houses, during the cold season, could have dark roots and transparent windows to allow as much heat in as possible, but during the hot season do the opposite: namely have a reflective roof (white) and shade windows.
Space-based Solar Power:
Advantages: Constant solar irradiation (24 hours a day, no weather influence, no atmospheric interference, etc.), therefore has greater potential energy
Disadvantages: Requires energy to launch equipment, secure orbit, may outweigh energy return, at least initially. Transmission of energy back to Earth would also be an obstacle. Also, though visible radiation is more intense in space, causing greater potential for energy gather, more dangerous radiation (X-rays, gamma rays) is also present, which would degrade functionality of solar equipment.
Currently there are investigations into SBSP, (by organizations such as NASA, ESA, Roscosmos, etc.) but no definite plans.
Notable Manufacturers: SunPower, Sanyo Electric; range from 15-17% efficiency. "Most Efficient Solar Panels." SrRoeCo Solar. N.p., n.d. Web. 23 Feb. 2012.
Storage Methods:
Thermal Storage (Molten Salts): "Five cubic meters of molten salt can store one megawatt-hour of energy." More effective than molten oil, as it can be heated to 550 degrees Celsius, rather than 400 for oil. Heat is converted into steam.
Pumped Water: Extra energy used to pump water from a low reservoir to a higher facility (kinetic to potential). The potential energy, when needed, is converted back into kinetic by allowing the water to flow, with gravity, back to the lower reservoir. On the way, it would spin a turbine, generating energy. Efficiency in energy return: up to 80%.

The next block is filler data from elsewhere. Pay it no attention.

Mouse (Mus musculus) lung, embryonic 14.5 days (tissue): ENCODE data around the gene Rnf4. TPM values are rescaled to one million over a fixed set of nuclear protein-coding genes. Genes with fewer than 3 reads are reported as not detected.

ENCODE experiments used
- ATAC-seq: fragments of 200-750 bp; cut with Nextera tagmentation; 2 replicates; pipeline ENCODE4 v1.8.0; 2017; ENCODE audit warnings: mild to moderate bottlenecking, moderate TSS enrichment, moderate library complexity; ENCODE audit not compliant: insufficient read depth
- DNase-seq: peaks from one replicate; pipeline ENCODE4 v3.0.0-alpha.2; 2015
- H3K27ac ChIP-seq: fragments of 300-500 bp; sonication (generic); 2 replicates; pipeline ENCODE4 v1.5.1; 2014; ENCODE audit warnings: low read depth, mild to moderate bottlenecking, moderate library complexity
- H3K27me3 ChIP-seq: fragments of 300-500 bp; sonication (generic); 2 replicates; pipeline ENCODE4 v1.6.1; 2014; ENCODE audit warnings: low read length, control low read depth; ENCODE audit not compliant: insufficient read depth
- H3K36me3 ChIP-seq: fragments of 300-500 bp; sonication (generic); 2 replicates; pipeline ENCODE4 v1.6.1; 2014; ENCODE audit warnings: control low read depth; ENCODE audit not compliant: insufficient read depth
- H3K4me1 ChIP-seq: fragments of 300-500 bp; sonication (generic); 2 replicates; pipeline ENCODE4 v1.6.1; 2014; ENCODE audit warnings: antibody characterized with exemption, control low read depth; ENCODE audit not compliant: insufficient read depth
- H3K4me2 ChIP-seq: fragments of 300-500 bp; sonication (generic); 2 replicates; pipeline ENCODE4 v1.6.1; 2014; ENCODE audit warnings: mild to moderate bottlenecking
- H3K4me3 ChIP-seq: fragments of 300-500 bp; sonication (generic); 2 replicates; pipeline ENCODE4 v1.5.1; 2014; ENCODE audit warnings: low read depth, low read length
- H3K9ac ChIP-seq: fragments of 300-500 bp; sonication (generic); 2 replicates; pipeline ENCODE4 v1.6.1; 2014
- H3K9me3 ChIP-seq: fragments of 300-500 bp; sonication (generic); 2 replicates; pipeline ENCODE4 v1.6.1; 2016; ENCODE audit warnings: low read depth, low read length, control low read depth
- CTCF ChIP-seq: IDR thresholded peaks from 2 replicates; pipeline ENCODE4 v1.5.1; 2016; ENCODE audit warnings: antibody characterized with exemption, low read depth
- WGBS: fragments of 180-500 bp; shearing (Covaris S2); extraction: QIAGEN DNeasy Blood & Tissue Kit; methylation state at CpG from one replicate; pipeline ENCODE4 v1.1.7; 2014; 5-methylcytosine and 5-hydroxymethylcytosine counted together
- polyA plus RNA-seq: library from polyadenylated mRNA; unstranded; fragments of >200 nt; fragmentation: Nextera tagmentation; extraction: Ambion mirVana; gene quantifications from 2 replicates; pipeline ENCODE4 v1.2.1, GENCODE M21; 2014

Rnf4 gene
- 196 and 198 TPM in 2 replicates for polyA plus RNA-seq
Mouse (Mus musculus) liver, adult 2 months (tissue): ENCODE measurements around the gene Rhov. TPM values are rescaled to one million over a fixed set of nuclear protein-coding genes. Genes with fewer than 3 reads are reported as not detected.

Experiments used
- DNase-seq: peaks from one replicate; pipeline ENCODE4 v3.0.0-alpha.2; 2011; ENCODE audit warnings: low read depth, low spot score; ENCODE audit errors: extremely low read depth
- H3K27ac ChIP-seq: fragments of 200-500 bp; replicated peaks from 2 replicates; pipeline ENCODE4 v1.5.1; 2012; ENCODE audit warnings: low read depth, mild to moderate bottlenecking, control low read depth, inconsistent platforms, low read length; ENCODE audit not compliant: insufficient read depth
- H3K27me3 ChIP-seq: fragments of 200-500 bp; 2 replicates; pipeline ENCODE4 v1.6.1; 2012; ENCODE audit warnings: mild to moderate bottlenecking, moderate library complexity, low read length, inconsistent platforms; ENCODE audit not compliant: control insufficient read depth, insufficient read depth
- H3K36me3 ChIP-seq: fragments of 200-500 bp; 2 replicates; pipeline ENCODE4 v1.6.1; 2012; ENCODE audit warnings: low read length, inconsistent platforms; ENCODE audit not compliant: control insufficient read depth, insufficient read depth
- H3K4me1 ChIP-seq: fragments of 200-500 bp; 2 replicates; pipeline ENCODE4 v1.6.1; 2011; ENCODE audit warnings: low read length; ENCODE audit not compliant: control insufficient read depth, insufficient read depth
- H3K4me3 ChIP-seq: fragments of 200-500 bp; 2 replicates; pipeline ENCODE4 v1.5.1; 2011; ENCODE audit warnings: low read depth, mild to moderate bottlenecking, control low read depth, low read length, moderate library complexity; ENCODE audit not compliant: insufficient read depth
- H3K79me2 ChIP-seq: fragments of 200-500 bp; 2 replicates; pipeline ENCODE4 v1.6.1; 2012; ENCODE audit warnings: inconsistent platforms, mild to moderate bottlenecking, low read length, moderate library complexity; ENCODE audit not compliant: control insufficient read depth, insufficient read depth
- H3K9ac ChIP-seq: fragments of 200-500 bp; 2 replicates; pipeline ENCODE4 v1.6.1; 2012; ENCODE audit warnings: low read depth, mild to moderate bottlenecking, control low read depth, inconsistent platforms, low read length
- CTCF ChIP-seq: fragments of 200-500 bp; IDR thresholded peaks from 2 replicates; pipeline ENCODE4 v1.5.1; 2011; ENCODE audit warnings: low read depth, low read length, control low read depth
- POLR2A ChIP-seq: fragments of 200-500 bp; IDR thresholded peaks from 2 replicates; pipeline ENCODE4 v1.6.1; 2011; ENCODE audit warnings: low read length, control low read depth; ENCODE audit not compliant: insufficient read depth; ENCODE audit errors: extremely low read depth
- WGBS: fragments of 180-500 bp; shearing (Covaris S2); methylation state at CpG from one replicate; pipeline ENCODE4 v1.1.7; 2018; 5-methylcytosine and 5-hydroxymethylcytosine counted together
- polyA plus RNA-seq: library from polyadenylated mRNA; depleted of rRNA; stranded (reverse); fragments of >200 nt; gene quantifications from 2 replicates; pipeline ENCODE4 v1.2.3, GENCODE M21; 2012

Others: Hydrolysis; breakthroughs are needed to make hydrolysis cost efficient, but if it were to happen, units could be small-scale and used in individual homes. Such a scheme would complement hydrogen fuel in cars.
Sources:
"Solar Photovoltaic Technology." Learning about Renewable Energy. National Renewable Energy Laboratory, n.d. Web. 16 Feb. 2012. http://www.nrel.gov/learning/re_photovoltaics.html.>
Smil, V. 1991. General Energetics Energy in the Biosphere and Civilization. John Wiley, New York.

Dr. Gurian:
"Make solar energy economical." engineeringchallenges.org. National Academy of Engineering, n.d. Web. 16 Feb. 2012.
The cost with current technologies is extremely high, and largely upfront.
Current efficiency is 10-20%, but could reach 40% relatively soon.
Most of the cited sources are from 2007 or sooner, so efficiency is probably already slightly higher.‍‍‍‍external image solar-panel-diagram.gif‍‍‍‍


Dr. Gurian
This source may not be entirely unbiased, but seems to suggest that orbital solar arrays could be feasible in the fairly near future.
Mankins, John C. "Space-Based Solar Power." AD Astra 2008: 17-36. Web. 16 Feb. 2012.

"There is an enough flat, unproductive land in the U.S. to power the U.S. We just don't have the wires to get there. Eisenhower built the national highway system. Some president will build the national grid." -
Fred Morse

Good work so far Dr. Gurian, Professor Esser, and Sir Lock. You are focusing on the key criteria for solar energy and are looking at both the pros and cons to its use. What do you see as the potential implementation in the next 20 or so years? Do you see a possibility of combining this energy technology with other energy sources? Have you discussed your findings with the members of the other Blue Ribbon Panels?

The implementation of solar energy, by definition, must be gradual. The end goal is to subsidize, and not totally replace other forms of energy. So far, only grass roots approaches have been used to create infrastructure, with a major of solar facilities being fitted to individual buildings. This is likely to be the predominant trend for the next few decades, though if governments take an active role, the centralization of solar power could accelerate.
I have heard that solar energy is very expensive is this true? and if so are there any ways to make it cheaper